The Rwanda Prosecution Service (RIB) this morning revealed to reporters that Paul Rusesabagina was being held in Kigali, Rwanda.
In a very short time, reporters were shown the 66-year-old man wearing handcuffs at the RIB headquarters in Kimihurura.
Rusesabagina did not comment and was immediately taken away, as seen by NCMP on the BBC website.
A RIB spokesman said Mr. Rusesabagina was charged with “creating a terrorist group”, linked to the Nyabimata attacks two years ago.
The RIB says Mr. Rusesabagina has recently been issued an international warrant for his arrest on charges of “terrorism, arson, kidnapping, and murder.”
The spokesman did not elaborate on Mr. Rusesabagina’s whereabouts or whereabouts, but said more would be released after the investigation.
Mr. Rusesabagina is world-renowned because his story during the Genocide was based on the 2004 world-famous film Hotel Rwanda .
Later, the Rwandan government criticized the film, which was first shown at the Peace Stadium, saying the allegations were not true.
In 2005, Mr. Rusesabagina received an award from President George W. Bush of the United States, an award presented by the Office of the President of the United States called the “Presidential Medal of Freedom”, and more.
A RIB statement posted on Twitter said Rusesabagina was arrested “through international cooperation”.
Mr. Rusesabagina has not lived in Rwanda for many years.
The RIB says it is suspected of “creating and leading a group and a coalition of extremist militant groups, including the MRCD and PDR-Comfort, operating in various parts of the region and abroad.”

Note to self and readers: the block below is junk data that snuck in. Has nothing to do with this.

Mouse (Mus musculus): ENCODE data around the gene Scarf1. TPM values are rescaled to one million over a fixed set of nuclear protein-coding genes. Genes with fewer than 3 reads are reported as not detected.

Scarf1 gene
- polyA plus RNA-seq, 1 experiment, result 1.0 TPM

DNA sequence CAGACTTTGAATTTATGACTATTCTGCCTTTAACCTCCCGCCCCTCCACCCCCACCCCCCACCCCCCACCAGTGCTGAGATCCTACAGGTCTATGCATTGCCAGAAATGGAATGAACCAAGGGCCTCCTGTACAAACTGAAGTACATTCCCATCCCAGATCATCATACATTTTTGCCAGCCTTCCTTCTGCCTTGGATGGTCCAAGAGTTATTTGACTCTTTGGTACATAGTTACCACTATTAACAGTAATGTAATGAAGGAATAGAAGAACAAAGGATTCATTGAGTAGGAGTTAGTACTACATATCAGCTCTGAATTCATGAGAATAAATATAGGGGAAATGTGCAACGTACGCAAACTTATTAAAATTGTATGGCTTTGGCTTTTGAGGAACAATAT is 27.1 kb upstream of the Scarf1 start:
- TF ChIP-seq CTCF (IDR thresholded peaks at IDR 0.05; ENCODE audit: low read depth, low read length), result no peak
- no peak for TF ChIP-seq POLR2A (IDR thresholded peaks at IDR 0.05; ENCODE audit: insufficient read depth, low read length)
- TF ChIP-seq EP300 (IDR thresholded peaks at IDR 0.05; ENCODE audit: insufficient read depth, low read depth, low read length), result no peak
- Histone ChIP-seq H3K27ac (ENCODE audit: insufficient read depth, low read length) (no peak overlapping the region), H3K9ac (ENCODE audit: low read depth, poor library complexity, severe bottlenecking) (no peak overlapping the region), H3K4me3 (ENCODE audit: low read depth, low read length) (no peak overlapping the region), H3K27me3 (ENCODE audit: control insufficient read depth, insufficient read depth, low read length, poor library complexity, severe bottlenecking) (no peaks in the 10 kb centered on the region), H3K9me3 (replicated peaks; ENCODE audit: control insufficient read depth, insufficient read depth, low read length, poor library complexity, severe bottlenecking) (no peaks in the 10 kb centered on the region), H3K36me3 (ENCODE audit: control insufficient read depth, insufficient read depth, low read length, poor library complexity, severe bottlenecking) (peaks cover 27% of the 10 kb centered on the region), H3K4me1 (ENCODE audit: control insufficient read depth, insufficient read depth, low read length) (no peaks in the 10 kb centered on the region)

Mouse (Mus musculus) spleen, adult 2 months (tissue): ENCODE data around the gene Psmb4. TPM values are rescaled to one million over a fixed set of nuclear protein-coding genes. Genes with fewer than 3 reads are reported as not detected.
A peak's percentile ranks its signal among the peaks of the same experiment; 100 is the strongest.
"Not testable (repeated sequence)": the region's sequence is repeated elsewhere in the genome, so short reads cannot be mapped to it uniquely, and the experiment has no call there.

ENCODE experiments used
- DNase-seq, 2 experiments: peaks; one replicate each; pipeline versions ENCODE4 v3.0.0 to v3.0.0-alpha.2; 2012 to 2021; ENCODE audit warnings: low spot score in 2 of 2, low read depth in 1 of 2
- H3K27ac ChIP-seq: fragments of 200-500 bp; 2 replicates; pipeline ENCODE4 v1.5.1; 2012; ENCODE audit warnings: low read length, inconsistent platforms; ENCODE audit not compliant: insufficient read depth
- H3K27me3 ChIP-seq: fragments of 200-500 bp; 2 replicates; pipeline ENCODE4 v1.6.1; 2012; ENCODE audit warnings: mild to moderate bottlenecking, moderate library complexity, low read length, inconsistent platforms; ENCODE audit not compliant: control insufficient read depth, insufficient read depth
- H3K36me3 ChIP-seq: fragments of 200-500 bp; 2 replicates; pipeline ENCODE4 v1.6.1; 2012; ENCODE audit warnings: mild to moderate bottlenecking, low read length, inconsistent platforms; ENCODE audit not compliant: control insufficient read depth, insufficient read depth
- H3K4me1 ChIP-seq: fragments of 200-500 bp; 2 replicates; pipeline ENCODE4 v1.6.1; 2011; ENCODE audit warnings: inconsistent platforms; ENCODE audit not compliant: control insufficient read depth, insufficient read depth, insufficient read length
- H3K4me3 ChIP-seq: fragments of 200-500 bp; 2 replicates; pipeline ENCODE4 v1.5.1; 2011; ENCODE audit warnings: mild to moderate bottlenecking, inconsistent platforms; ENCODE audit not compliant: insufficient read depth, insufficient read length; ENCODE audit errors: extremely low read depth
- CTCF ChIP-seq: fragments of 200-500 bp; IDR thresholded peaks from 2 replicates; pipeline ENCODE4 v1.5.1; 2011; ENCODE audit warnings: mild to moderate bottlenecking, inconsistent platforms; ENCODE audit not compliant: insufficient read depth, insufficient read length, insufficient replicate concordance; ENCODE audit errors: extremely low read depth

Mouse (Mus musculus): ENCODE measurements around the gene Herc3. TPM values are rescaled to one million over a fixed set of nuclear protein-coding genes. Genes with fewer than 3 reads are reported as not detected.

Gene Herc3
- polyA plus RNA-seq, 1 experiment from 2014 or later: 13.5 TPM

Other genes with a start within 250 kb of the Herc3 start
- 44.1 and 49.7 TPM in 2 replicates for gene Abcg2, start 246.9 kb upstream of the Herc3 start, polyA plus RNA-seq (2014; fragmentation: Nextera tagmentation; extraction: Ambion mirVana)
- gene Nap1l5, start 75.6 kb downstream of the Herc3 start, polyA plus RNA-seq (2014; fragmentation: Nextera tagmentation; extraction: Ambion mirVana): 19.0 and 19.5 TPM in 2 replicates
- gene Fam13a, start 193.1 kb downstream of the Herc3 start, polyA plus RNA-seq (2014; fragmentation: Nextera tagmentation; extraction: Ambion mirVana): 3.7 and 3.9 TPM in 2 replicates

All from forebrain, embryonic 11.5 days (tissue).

In the case of the President of Zambia
The Hotel Rwanda film was first screened in Rwanda at the Amahoro Stadium in 2005 in front of thousands of people, as was the most popular film in the world based on a Rwandan story.
Mr Rusesabagina was not present, according to a BBC report at the time, which said Rusesabagina had not arrived because “he had recently said that the genocide in Rwanda was still going on.”
Rusesabagina is already one of the leaders of the MRCD-Ubumwe faction with the FLN rebel group operating in eastern DR Congo against the Rwandan government.
Last July, Callixte Nsabimana, a spokeswoman for the FLN group, pleaded guilty to 17 charges, telling the court that through a friendship between Paul Rusesabagina and President Edgar Lungu of Zambia, Mr. Lungu had given the group $ 150,000 to assist them in the attacks on Rwanda.
Isaac Chipampe, President Lungu’s special secretary, told the BBC that “President Lungu knows nothing about it, which is why he called it a lie.”
Chipampe said the two countries are in talks to find out the truth about what was said in court.
Zambia later sent Foreign Minister Joseph Malanji to hold talks with President Paul Kagame, including the issue, Minister Malanji told reporters in Zambia.